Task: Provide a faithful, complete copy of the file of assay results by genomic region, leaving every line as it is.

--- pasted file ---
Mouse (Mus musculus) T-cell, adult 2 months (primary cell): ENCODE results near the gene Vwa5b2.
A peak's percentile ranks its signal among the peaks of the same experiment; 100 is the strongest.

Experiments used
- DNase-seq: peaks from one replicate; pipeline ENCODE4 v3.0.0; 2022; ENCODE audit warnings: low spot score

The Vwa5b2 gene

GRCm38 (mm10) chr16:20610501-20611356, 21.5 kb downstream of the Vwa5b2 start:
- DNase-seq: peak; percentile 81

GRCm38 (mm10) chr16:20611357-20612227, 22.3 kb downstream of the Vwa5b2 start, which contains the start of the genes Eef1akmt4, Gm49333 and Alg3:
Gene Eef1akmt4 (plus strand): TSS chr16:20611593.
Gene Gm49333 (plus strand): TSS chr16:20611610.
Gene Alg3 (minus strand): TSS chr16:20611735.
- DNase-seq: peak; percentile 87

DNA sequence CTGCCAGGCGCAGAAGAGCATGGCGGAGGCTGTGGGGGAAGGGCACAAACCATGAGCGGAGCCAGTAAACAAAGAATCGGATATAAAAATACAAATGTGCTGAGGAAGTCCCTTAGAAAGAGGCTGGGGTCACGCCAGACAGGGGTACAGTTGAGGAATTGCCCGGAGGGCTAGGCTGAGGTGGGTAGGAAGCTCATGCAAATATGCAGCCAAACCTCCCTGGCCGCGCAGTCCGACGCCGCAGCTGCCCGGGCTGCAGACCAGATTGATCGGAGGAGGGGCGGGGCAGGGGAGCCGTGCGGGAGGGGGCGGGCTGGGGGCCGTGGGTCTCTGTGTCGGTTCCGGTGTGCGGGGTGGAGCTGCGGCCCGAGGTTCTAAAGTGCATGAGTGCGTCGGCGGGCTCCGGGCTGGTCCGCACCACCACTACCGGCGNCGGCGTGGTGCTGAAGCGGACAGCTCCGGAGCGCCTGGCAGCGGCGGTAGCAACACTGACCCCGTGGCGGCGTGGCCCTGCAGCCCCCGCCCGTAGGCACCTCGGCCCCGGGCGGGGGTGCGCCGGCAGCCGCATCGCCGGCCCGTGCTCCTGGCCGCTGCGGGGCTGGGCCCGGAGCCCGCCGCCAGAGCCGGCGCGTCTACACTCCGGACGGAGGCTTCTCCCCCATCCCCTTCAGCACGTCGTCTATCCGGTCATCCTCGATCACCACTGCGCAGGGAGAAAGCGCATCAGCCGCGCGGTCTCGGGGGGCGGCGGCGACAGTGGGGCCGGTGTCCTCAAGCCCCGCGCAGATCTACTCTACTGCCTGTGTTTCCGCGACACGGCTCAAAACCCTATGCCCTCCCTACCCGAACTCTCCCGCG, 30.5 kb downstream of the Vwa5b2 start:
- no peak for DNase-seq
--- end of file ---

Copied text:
Mouse (Mus musculus) T-cell, adult 2 months (primary cell): ENCODE results near the gene Vwa5b2.
A peak's percentile ranks its signal among the peaks of the same experiment; 100 is the strongest.

Experiments used
- DNase-seq: peaks from one replicate; pipeline ENCODE4 v3.0.0; 2022; ENCODE audit warnings: low spot score

The Vwa5b2 gene

GRCm38 (mm10) chr16:20610501-20611356, 21.5 kb downstream of the Vwa5b2 start:
- DNase-seq: peak; percentile 81

GRCm38 (mm10) chr16:20611357-20612227, 22.3 kb downstream of the Vwa5b2 start, which contains the start of the genes Eef1akmt4, Gm49333 and Alg3:
Gene Eef1akmt4 (plus strand): TSS chr16:20611593.
Gene Gm49333 (plus strand): TSS chr16:20611610.
Gene Alg3 (minus strand): TSS chr16:20611735.
- DNase-seq: peak; percentile 87

DNA sequence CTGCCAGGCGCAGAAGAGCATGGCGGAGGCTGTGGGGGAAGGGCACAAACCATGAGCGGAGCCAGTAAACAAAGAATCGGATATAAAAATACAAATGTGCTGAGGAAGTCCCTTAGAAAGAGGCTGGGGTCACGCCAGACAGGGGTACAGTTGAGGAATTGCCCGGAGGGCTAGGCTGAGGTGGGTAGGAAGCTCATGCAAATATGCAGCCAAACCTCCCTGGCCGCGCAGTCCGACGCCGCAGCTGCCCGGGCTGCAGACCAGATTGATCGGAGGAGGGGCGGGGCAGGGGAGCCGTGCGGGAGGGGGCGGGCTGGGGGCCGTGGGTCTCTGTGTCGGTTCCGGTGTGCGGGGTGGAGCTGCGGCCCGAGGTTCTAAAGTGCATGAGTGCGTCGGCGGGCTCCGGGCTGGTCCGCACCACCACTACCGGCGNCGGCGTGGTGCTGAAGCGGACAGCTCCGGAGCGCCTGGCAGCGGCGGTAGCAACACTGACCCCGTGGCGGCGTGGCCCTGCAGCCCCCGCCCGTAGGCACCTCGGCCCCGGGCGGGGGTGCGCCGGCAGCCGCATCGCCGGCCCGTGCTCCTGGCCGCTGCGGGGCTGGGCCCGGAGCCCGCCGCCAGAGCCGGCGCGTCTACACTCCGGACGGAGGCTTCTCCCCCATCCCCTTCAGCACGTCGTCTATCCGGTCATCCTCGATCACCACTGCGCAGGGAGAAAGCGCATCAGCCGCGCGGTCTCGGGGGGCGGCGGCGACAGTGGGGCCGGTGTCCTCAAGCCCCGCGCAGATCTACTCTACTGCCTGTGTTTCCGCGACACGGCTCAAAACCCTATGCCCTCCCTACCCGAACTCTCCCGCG, 30.5 kb downstream of the Vwa5b2 start:
- no peak for DNase-seq